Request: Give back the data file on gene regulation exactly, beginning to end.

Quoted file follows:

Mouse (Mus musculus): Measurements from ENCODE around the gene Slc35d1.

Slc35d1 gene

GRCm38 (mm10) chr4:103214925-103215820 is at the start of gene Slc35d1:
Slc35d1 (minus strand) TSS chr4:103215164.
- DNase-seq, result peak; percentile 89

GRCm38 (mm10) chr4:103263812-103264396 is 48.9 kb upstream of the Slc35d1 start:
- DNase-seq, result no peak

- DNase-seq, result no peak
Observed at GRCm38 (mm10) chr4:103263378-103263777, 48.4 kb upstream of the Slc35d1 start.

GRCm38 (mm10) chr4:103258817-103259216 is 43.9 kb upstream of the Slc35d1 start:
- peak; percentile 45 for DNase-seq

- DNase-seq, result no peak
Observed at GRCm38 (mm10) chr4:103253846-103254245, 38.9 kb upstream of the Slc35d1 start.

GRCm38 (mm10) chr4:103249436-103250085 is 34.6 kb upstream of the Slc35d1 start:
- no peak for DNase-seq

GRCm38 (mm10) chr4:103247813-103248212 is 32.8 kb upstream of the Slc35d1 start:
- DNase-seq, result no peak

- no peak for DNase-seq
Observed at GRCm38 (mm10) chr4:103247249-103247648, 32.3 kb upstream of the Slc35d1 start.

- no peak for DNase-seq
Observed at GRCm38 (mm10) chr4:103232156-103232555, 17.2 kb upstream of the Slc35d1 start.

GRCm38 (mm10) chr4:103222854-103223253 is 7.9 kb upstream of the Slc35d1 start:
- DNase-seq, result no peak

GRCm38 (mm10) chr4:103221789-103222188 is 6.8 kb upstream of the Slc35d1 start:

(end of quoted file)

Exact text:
Mouse (Mus musculus): Measurements from ENCODE around the gene Slc35d1.

Slc35d1 gene

GRCm38 (mm10) chr4:103214925-103215820 is at the start of gene Slc35d1:
Slc35d1 (minus strand) TSS chr4:103215164.
- DNase-seq, result peak; percentile 89

GRCm38 (mm10) chr4:103263812-103264396 is 48.9 kb upstream of the Slc35d1 start:
- DNase-seq, result no peak

- DNase-seq, result no peak
Observed at GRCm38 (mm10) chr4:103263378-103263777, 48.4 kb upstream of the Slc35d1 start.

GRCm38 (mm10) chr4:103258817-103259216 is 43.9 kb upstream of the Slc35d1 start:
- peak; percentile 45 for DNase-seq

- DNase-seq, result no peak
Observed at GRCm38 (mm10) chr4:103253846-103254245, 38.9 kb upstream of the Slc35d1 start.

GRCm38 (mm10) chr4:103249436-103250085 is 34.6 kb upstream of the Slc35d1 start:
- no peak for DNase-seq

GRCm38 (mm10) chr4:103247813-103248212 is 32.8 kb upstream of the Slc35d1 start:
- DNase-seq, result no peak

- no peak for DNase-seq
Observed at GRCm38 (mm10) chr4:103247249-103247648, 32.3 kb upstream of the Slc35d1 start.

- no peak for DNase-seq
Observed at GRCm38 (mm10) chr4:103232156-103232555, 17.2 kb upstream of the Slc35d1 start.

GRCm38 (mm10) chr4:103222854-103223253 is 7.9 kb upstream of the Slc35d1 start:
- DNase-seq, result no peak

GRCm38 (mm10) chr4:103221789-103222188 is 6.8 kb upstream of the Slc35d1 start: